Machine Learning, 15:681, Fall 1997

Professor Tom M. Mitchell
School of Computer Science, Carnegie Mellon University

Machine Learning is concerned with computer programs that automatically improve their performance through experience. This course covers the theory and practice of machine learning from a variety of perspectives. We cover topics such as learning decision trees, neural network learning, statistical learning methods, genetic algorithms, Bayesian learning methods, explanation-based learning, and reinforcement learning. The course covers theoretical concepts such as inductive bias, the PAC and Mistake-bound learning frameworks, minimum description length principle, and Occam's Razor. Programming assignments include hands-on experiments with various learning algorithms. Typical assignments include neural network learning for face recognition, and decision tree learning from databases of credit records.

Time and Place: Tues & Thurs 12:00-1:20, Porter Hall 125C


Tom Mitchell, Wean Hall 5309, x8-2611, Office hours: Wed 3:00-4:00

Teaching Assistants:

Frank Dellaert, Smith Hall 212, x8-6880, Office hours: Thursday 3:30-5:00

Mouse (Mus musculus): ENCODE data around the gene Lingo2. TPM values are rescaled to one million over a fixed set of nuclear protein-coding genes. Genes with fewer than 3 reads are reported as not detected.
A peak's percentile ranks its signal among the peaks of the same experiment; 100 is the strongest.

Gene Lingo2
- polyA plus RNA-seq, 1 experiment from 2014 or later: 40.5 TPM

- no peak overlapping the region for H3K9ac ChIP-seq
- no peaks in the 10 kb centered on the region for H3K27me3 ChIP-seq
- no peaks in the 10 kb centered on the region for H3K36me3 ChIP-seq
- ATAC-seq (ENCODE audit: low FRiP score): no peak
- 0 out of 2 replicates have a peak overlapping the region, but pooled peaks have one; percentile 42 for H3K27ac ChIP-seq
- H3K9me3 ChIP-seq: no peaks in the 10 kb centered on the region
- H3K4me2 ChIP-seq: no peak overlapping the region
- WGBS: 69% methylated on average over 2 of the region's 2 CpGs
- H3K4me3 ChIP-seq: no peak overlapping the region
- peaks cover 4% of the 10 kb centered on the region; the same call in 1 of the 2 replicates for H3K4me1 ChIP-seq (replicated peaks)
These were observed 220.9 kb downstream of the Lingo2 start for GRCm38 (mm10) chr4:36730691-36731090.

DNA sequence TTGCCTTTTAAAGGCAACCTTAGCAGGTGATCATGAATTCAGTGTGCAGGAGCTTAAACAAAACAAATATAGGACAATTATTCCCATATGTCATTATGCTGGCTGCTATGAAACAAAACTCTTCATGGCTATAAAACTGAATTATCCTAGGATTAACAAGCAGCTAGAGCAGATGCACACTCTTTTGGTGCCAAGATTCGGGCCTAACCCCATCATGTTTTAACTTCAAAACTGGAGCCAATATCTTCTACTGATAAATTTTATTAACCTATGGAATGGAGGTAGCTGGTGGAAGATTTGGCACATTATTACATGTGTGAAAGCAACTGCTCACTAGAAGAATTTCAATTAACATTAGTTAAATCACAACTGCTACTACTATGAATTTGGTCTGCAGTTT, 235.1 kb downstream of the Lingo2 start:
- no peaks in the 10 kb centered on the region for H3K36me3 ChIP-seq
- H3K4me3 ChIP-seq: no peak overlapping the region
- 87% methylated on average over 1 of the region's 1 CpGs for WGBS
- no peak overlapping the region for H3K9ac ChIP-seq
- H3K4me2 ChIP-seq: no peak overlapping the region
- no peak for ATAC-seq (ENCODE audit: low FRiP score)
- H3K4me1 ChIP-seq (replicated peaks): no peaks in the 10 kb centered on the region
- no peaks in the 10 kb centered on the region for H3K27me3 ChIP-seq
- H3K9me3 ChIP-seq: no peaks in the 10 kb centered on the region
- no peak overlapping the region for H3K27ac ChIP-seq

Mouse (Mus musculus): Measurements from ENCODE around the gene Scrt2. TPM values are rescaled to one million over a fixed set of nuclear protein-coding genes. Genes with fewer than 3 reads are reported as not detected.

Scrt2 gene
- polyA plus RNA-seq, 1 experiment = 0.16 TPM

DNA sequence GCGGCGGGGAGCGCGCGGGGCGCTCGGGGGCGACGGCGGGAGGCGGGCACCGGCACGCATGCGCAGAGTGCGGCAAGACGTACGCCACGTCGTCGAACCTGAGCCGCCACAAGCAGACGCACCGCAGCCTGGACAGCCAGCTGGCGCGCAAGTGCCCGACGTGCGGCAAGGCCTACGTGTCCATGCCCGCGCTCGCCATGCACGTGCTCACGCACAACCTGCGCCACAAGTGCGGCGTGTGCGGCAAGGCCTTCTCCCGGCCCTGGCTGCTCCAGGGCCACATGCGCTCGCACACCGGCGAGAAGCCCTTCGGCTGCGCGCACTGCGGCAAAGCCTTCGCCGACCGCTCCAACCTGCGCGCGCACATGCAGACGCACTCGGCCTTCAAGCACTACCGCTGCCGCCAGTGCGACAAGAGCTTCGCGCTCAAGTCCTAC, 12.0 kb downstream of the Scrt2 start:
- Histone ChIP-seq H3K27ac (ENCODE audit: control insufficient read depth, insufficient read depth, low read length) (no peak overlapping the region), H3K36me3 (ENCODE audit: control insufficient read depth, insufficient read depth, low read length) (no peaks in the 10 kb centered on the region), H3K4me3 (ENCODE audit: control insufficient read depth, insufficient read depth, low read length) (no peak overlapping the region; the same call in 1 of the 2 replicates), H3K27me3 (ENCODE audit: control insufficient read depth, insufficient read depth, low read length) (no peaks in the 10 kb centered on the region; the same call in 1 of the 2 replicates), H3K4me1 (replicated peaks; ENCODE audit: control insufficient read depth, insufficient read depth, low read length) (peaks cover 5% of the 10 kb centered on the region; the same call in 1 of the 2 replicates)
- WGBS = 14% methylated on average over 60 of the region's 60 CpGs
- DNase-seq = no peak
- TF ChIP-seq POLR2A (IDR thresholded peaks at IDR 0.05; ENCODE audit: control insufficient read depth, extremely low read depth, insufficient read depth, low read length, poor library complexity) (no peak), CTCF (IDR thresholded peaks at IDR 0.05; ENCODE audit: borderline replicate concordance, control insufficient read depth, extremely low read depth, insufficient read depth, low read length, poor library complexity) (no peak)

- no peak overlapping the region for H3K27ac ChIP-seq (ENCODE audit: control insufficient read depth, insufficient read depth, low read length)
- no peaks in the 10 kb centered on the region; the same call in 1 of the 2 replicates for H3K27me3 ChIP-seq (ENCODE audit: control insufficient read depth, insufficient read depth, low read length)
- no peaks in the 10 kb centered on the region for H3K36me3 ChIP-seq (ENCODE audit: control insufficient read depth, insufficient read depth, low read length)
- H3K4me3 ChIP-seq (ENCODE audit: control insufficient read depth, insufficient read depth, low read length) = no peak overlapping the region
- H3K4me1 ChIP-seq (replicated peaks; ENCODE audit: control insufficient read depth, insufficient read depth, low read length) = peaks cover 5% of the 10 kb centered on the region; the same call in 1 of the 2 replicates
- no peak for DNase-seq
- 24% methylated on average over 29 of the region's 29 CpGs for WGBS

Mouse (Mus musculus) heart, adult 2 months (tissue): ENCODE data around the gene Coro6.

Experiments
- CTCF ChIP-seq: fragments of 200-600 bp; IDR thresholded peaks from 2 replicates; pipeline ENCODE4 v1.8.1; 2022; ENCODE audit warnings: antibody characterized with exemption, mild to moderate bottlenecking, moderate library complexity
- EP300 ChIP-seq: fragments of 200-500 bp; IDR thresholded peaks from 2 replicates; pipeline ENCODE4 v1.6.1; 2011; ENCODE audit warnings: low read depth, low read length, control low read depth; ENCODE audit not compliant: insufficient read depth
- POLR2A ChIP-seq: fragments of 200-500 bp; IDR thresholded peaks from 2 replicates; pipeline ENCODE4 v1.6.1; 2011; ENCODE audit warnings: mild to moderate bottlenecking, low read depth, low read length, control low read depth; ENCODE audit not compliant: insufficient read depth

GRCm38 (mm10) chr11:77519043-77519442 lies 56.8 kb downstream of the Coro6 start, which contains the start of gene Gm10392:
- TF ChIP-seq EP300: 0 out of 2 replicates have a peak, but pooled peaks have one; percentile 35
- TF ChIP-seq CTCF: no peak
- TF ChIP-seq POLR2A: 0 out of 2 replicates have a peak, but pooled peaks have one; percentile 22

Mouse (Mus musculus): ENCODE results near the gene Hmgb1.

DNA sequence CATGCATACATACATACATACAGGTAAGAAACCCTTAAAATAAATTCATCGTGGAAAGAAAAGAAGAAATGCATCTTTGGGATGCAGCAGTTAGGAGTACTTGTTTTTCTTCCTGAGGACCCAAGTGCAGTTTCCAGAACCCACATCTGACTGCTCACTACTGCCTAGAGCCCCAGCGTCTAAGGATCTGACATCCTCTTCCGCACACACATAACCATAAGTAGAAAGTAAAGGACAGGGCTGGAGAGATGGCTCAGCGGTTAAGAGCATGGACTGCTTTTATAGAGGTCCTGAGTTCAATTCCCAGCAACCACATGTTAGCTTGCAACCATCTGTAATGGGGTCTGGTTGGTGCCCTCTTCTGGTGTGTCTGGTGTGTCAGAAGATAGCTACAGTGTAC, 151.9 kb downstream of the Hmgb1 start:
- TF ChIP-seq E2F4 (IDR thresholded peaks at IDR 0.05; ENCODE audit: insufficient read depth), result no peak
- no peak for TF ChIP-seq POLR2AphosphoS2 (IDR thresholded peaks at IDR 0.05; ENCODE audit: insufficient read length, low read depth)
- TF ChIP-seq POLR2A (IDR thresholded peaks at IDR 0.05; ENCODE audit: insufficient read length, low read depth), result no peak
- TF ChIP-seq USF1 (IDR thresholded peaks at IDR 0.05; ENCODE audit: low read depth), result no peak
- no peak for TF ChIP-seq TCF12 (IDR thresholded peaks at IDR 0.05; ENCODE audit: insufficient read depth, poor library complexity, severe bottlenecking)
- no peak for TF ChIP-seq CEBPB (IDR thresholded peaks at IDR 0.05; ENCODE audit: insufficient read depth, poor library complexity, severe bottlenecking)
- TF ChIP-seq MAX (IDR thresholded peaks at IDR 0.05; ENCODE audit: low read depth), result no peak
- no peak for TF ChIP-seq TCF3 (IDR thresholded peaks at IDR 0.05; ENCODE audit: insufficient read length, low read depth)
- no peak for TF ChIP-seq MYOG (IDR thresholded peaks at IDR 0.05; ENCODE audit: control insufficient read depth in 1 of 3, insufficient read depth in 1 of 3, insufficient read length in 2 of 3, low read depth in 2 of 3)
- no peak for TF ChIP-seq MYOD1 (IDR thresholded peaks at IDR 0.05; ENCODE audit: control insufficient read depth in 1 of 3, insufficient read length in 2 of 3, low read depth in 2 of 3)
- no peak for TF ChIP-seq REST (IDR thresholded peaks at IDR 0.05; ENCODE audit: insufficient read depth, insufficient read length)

Belinda Thom, Wean Hall 4610, x8-3608, Office hours: Tuesday 3:30-5:00

Course Secretary:

Jean Harpley, Wean Hall 5313, x8-3802

Textbook: Machine Learning, Tom Mitchell, McGraw Hill, 1997.

This course is a combination upper-level undergraduate and introductory graduate course.
Ph.D. students in CS may obtain one core credit unit by arranging an extra course project.

Grading: Will be based on homeworks (35%), midterm (30%), and final (35%).

Policy on late homework:

Homework assignments (postscript)

Lecture Notes (postscript)

The course syllabus.

Note to people outside CMU

Feel free to use the slides and materials available online here. Please email with any corrections or improvements.

 See also the Fall 1996 version of this course , co-taught with Prof. Avrim Blum.